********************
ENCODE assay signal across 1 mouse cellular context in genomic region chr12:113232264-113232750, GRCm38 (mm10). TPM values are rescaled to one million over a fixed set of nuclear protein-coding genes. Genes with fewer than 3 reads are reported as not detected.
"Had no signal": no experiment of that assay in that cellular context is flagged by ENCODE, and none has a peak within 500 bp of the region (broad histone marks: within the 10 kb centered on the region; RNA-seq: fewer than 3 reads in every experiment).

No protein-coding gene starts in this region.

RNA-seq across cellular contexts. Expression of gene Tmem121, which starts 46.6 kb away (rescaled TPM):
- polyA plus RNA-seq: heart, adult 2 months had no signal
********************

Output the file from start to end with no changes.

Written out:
ENCODE assay signal across 1 mouse cellular context in genomic region chr12:113232264-113232750, GRCm38 (mm10). TPM values are rescaled to one million over a fixed set of nuclear protein-coding genes. Genes with fewer than 3 reads are reported as not detected.
"Had no signal": no experiment of that assay in that cellular context is flagged by ENCODE, and none has a peak within 500 bp of the region (broad histone marks: within the 10 kb centered on the region; RNA-seq: fewer than 3 reads in every experiment).

No protein-coding gene starts in this region.

RNA-seq across cellular contexts. Expression of gene Tmem121, which starts 46.6 kb away (rescaled TPM):
- polyA plus RNA-seq: heart, adult 2 months had no signal